A Decomposition of U.S. Business Sector TFP Growth into Technical Progress and Cost Efficiency Components
One of the problems with index number methods for computing TFP growth is that during recessions, these methods show declines in TFP and this seems to imply that technical progress is negative during these periods. This is rather implausible since it implies technological regress; i.e., that that the production frontier has contracted. The paper works out a nonparametric method where one can decompose TFP growth into two components: a technical progress component (i.e., a shift in the production frontier over time) and an inefficiency component that is due to the fixity of capital and labour in the short run. The new decomposition is illustrated using the new Bureau of Economic Analysis (BEA) Integrated Macroeconomic Accounts which facilitated the construction of a set of productivity accounts for two key sectors of the US private business sector: the Corporate Nonfinancial Sector and the Noncorporate Nonfinancial Sector. The analysis sheds light on productivity growth slowdowns over the period 1960 to 2014.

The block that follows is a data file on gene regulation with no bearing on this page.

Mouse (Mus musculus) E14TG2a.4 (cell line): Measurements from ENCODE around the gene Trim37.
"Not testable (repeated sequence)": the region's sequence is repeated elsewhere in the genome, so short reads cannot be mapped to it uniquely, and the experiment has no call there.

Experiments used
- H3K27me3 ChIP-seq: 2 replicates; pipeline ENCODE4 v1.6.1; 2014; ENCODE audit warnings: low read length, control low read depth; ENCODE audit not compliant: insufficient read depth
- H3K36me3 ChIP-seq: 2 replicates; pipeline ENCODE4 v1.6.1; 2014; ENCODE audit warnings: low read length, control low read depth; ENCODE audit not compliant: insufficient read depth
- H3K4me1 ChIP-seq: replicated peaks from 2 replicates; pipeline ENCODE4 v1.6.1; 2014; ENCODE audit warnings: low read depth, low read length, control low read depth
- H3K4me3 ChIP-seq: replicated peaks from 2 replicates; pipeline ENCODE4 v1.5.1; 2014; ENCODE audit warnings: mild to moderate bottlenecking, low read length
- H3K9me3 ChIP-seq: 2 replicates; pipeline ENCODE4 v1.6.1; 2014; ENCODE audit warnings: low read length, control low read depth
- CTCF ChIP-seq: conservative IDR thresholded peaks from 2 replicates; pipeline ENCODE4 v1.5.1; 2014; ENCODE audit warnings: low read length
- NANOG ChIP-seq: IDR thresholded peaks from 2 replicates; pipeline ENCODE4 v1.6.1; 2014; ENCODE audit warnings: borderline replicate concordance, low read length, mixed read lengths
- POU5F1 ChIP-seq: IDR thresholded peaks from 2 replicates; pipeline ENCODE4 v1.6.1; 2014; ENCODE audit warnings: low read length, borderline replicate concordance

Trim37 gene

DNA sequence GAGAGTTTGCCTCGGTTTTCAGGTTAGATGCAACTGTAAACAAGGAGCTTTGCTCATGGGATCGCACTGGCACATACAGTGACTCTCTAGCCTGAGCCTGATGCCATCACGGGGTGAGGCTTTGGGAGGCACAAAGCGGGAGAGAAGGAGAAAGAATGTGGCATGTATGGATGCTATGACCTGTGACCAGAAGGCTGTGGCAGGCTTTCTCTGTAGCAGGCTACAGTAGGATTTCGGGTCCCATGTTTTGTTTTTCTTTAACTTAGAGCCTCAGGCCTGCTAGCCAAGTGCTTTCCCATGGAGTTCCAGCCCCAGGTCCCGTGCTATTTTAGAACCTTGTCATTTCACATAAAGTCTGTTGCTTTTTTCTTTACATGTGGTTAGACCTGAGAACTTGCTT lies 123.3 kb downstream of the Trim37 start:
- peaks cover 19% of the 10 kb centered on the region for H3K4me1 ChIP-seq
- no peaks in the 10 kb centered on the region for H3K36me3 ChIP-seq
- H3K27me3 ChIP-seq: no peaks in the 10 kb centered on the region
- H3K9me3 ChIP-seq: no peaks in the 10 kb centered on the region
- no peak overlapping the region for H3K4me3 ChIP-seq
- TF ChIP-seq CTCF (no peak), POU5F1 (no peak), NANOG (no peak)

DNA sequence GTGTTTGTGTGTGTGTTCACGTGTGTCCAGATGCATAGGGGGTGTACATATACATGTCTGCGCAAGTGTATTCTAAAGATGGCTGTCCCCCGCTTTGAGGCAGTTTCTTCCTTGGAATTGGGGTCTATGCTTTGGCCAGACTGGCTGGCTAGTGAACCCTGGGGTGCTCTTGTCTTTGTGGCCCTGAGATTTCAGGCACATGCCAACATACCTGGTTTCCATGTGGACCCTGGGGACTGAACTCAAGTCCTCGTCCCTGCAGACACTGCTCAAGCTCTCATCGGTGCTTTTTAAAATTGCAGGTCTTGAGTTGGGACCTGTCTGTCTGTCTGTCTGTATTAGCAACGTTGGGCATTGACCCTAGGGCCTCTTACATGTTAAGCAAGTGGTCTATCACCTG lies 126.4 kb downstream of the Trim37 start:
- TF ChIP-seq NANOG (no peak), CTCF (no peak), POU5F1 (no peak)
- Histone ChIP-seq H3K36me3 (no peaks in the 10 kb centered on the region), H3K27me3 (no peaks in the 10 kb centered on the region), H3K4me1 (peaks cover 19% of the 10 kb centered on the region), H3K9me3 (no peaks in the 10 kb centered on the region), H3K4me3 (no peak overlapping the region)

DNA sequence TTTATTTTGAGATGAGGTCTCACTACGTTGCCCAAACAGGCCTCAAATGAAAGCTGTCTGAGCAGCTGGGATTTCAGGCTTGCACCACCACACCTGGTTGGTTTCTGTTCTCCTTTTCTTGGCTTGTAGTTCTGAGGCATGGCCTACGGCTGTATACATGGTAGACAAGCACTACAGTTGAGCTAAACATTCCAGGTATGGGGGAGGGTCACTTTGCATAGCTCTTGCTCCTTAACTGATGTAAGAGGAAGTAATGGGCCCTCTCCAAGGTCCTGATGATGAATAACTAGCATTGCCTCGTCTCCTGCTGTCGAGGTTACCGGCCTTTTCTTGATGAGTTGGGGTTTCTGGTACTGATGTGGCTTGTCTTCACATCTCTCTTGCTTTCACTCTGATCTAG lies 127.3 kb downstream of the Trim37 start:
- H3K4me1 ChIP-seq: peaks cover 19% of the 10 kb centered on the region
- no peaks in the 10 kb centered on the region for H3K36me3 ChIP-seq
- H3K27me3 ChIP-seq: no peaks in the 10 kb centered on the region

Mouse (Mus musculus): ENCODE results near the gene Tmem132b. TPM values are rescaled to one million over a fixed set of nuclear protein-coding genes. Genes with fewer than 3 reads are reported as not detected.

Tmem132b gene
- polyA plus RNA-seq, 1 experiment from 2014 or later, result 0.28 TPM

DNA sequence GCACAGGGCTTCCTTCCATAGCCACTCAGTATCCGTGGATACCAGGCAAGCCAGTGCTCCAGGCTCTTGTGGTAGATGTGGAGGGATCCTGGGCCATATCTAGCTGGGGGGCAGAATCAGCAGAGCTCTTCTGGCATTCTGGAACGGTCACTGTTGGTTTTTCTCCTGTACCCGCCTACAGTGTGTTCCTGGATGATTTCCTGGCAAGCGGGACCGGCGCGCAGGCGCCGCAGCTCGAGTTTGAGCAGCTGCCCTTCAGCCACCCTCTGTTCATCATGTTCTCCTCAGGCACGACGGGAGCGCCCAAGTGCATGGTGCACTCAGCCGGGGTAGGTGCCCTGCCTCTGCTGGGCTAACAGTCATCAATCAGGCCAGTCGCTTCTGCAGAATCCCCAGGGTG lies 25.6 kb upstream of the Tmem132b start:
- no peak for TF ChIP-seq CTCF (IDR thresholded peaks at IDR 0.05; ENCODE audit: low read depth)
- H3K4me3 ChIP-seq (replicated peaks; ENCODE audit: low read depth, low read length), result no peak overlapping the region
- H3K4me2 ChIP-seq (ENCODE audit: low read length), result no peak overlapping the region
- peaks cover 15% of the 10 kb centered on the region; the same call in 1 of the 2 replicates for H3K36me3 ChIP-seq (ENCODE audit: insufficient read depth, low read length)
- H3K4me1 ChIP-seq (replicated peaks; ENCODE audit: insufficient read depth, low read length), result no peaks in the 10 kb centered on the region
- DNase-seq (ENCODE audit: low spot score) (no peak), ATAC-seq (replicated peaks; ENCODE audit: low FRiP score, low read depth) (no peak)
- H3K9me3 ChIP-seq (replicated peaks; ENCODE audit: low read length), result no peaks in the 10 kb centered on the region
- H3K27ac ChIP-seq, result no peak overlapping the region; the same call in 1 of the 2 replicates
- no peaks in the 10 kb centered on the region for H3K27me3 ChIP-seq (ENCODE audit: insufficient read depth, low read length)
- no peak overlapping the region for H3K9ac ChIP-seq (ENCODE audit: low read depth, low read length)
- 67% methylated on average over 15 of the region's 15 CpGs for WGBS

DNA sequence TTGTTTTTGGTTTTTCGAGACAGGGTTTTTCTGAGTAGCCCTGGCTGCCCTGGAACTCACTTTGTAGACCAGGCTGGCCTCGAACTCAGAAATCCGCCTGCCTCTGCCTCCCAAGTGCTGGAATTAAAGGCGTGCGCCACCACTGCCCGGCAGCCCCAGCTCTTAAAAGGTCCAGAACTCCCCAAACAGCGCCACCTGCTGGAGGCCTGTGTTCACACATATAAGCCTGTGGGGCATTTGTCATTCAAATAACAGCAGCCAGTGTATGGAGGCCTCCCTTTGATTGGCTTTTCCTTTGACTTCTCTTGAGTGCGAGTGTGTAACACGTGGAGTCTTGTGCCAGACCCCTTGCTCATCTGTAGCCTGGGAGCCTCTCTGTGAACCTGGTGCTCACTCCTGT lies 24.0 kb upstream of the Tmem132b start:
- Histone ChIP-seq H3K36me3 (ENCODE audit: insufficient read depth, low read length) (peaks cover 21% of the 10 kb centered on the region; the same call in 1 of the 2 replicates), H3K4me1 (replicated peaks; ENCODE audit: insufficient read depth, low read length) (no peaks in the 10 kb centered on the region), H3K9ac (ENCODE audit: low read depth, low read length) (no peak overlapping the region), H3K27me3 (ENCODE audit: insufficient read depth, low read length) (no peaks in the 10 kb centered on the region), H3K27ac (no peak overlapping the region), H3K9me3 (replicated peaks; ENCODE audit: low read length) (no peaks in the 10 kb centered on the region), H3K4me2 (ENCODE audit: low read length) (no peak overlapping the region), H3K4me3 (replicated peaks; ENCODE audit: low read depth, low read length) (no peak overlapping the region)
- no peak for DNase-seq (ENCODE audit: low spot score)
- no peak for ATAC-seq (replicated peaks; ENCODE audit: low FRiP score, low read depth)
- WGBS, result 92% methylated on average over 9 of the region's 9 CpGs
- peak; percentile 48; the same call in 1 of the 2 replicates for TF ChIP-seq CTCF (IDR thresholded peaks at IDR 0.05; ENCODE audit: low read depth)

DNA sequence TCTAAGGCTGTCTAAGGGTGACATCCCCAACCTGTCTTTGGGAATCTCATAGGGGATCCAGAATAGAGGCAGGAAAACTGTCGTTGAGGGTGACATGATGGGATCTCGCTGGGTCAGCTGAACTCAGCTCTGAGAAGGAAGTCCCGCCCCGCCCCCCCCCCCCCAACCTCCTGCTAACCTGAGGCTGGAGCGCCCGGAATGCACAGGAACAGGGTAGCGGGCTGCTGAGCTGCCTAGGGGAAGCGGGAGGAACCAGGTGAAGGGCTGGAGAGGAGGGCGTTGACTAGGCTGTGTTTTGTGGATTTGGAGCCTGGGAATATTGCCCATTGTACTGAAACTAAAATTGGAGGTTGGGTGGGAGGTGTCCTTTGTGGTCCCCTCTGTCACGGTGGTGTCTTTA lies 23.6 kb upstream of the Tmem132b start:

|Date of creation:||30 Jun 2016|
|Date of revision:||30 Jun 2016|
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